Go to contents

Gov`t Inaction also Brewed Turmoil Over American Beef

Posted May. 08, 2008 08:27,   


Most Koreans do not dispute the fact that the rumors over mad cow disease and the import of U.S. beef are exaggerated. These rumors are surfacing around the nation via Internet and text messages.

Also, no one disputes that decisions about the food that our people eat should be made prudently. But the irrational rumors have crossed a line, due to some radicals in the country. The vast majority of scholars and Koreans believe that the radicals, in coordination with nationalistic liberals, are fanning irrational fears to deprive the Lee Myung-bak administration of the public’s trust.

But the blame for the unrest is not solely attributable to radicals and nationalistic liberals. The administration should have responded to increasing fears and concerns over U.S. beef imports. In other words, the situation got worse because of a lukewarm and belated response and the inability of the government to contain the over-reaction.

○ Ministries Sit on Their Hands

Social turmoil surrounding the import of American beef was sparked by MBC’s “PD Notes,” a Korean news program similar to ‘60 Minutes.’ The news program brewed fears about beef in its April 29 episode. Scholars and scientists have not reached a definitive agreement on the correlation between mad cow disease and human contamination. But the news program highlighted scientifically unproven opinions of a minority of scholars, leaving viewers with the impression that the consumption of American beef was liken to submission to mad cow disease. Now, reasonable citizens criticize the TV station and the program for their irresponsible action.

After the program was aired, absurd and emotional rumors began passing over the Internet. Some of them were sound, but most of them were hyped.

Even so, the Lee administration sat on its hands, doing little. The Ministry of Food, Agriculture, Forestry and Fisheries, for example, belatedly filed a claim, on Tuesday, with the Press Arbitration Commission against the program. Whatever the arbitration commission’s decision, the administration cannot avoid the criticism that its silence, on what it believed was a totally absurd allegation, was interpreted by the public as tacit approval.

Along with the Agriculture Ministry, the Health and Welfare Ministry and the Korea Centers for Disease Control and Prevention also have jurisdiction and duties over the disease and relevant matters. Amid allegations that Koreans are more susceptible to the disease, the two agencies did nothing, falsely believing that Korea-U.S. beef negotiations, not the disease itself, was at the center of the issue.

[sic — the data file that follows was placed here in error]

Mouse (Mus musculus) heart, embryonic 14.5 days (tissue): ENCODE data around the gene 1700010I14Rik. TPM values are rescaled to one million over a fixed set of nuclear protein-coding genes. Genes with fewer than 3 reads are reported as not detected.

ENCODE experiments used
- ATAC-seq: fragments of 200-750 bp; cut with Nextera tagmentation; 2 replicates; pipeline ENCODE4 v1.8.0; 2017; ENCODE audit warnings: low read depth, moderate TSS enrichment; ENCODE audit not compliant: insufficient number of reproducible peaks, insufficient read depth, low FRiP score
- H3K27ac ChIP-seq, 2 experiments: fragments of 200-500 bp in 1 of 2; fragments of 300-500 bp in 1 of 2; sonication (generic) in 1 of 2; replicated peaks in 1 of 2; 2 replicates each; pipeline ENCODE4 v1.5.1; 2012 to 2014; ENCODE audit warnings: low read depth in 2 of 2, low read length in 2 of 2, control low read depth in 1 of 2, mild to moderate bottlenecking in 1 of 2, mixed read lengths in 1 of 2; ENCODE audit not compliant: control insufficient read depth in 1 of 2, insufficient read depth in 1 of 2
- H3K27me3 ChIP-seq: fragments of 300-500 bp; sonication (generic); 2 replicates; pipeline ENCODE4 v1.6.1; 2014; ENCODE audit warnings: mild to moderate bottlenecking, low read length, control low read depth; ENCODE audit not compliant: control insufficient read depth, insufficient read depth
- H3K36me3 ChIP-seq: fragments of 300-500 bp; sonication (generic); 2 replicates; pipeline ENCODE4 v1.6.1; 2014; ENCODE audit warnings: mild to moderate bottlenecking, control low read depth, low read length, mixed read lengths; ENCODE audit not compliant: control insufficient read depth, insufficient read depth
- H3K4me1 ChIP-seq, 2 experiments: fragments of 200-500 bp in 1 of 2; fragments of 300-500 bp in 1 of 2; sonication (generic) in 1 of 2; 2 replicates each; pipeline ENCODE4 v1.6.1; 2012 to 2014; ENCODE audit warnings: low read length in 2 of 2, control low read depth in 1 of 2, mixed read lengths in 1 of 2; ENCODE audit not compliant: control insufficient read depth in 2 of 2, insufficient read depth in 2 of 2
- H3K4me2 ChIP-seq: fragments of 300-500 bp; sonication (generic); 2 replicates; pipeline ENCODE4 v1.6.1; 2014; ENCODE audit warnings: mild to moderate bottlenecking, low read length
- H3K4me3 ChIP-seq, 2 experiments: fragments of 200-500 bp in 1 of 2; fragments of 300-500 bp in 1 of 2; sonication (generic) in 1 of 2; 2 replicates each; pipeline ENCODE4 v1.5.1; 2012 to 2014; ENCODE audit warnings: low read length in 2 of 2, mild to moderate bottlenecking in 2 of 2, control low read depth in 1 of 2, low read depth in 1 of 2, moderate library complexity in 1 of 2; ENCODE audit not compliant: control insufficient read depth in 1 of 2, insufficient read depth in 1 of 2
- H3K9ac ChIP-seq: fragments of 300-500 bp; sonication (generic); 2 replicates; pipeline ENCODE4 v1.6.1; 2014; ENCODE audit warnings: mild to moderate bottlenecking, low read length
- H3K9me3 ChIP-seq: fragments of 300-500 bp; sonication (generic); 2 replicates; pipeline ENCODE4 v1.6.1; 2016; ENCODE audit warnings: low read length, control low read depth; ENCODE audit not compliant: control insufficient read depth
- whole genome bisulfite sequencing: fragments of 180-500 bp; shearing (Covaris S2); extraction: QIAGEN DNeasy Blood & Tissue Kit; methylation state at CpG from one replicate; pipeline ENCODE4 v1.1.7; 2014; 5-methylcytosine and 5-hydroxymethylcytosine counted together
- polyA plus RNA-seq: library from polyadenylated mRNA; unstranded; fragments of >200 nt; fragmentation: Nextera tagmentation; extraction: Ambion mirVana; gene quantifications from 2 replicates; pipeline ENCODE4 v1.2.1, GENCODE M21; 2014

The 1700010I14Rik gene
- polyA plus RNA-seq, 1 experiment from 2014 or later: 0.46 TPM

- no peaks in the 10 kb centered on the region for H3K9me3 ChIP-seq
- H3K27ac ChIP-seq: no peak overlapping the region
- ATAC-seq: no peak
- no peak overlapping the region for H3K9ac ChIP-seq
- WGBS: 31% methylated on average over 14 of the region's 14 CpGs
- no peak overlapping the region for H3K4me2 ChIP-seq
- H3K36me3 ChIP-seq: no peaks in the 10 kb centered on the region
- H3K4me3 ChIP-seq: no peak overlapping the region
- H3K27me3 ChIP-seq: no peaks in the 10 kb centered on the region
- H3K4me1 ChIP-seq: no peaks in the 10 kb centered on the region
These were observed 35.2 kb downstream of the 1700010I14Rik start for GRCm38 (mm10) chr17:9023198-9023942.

The Dong-A Ilbo first covered the rumors and the rising social turmoil back on May 1. Following our footsteps, other major newspapers addressed the issue in their articles and editorials. Only then did authorities begin to realize the gravity of the situation.

On May 2, the administration held the first open forum explaining that the paper quoted by MBC was not about Koreans’ vulnerability to mad cow disease. But again, the authorities did not explain why in detail. Three days later, the disease control center posted the entire paper in question, explaining that the broadcasting company distorted the facts.

Likewise, the Agriculture Ministry belatedly posted a “10 Most Asked Questions About Mad Cow Disease” notice on its homepage on Tuesday. Numerous other examples illustrate how badly the government botched up its public relations initiatives.

After the May 4 meeting of senior presidential aides, government officials and ruling Grand National Party members, a GNP member who attended the meeting said, “Tomorrow, the Agriculture Ministry will announce a series of counter-measures.” Contrary to the announcement, however, the ministry denied that it would announce any plans at all. Then, on the following day, the ministry said that it would dispatch inspectors to the United States.

○ Total Loss of Control

Koreans point their fingers at the irresponsibility of the Education Ministry.

Rumors about the May 17 organized walkout from class flared up among K-12 students, causing massive confusion. But the ministry did not do anything until yesterday, when it convened a meeting with local educational authorities. All the ministry did at the end of the meeting was to repeat the mantra that it would engage itself more aggressively in the matter and help students correctly understand the issue. Furthermore, the Ministry of Culture, Sports and Tourism, which is in charge of public relations, is under fire for its failure to contain the raging rumors, despite repeated promises to swiftly process the public’s opinion to prepare counter-measures.

Many fingers also point at Cheong Wa Dae.

A senior presidential aide confessed, “We did not envisage it would spread this fast and have such a devastating effect.” Another Cheong Wa Dae official noted, “We were blind to the problem until the newspapers directed us to the many problems caused by the rumors.”

The presidential secretariat for economic affairs, which was to handle the matter, was focused on rising grain and feed prices. The presidential secretariats for political affairs and civil affairs did not pay attention to public opinions and reactions, either.

Only after newspapers highlighted the problems and effects of the rumors on the Internet and via text messages did the presidential office initiate online public hearings on major portal sites yesterday afternoon to answer questions in real time.